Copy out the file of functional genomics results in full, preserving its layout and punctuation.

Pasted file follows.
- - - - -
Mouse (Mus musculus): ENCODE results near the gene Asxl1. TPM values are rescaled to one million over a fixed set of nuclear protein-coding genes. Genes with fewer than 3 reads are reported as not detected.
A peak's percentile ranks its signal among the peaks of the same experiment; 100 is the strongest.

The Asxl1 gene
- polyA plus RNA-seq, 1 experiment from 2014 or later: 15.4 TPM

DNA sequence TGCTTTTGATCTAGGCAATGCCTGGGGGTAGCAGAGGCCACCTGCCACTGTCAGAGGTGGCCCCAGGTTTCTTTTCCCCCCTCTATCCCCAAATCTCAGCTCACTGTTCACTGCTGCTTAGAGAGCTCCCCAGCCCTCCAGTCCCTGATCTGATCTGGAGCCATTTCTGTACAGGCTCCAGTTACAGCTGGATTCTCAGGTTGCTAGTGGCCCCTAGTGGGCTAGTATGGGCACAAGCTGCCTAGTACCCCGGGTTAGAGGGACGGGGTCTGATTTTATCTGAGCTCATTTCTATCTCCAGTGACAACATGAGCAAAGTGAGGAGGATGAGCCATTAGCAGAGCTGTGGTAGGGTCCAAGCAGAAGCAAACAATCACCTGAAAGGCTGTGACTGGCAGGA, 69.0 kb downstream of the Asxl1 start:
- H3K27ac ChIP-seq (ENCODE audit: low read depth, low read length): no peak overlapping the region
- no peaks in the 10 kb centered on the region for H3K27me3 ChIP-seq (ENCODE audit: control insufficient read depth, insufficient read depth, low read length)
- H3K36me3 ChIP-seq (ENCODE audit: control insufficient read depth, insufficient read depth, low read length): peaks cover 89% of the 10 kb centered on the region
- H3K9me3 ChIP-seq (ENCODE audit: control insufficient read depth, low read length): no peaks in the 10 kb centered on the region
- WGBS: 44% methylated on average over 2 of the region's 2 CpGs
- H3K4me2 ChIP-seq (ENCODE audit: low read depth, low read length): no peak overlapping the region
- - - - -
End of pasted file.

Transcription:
Mouse (Mus musculus): ENCODE results near the gene Asxl1. TPM values are rescaled to one million over a fixed set of nuclear protein-coding genes. Genes with fewer than 3 reads are reported as not detected.
A peak's percentile ranks its signal among the peaks of the same experiment; 100 is the strongest.

The Asxl1 gene
- polyA plus RNA-seq, 1 experiment from 2014 or later: 15.4 TPM

DNA sequence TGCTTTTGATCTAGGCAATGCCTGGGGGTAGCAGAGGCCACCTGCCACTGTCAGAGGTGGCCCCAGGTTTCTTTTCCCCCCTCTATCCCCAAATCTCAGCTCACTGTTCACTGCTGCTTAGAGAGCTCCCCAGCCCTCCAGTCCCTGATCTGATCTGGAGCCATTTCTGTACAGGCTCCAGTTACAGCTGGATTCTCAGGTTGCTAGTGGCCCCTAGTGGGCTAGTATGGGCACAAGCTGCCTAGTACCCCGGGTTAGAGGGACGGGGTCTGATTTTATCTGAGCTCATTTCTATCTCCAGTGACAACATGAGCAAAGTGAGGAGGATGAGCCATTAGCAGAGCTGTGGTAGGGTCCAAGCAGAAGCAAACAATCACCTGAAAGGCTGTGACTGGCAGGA, 69.0 kb downstream of the Asxl1 start:
- H3K27ac ChIP-seq (ENCODE audit: low read depth, low read length): no peak overlapping the region
- no peaks in the 10 kb centered on the region for H3K27me3 ChIP-seq (ENCODE audit: control insufficient read depth, insufficient read depth, low read length)
- H3K36me3 ChIP-seq (ENCODE audit: control insufficient read depth, insufficient read depth, low read length): peaks cover 89% of the 10 kb centered on the region
- H3K9me3 ChIP-seq (ENCODE audit: control insufficient read depth, low read length): no peaks in the 10 kb centered on the region
- WGBS: 44% methylated on average over 2 of the region's 2 CpGs
- H3K4me2 ChIP-seq (ENCODE audit: low read depth, low read length): no peak overlapping the region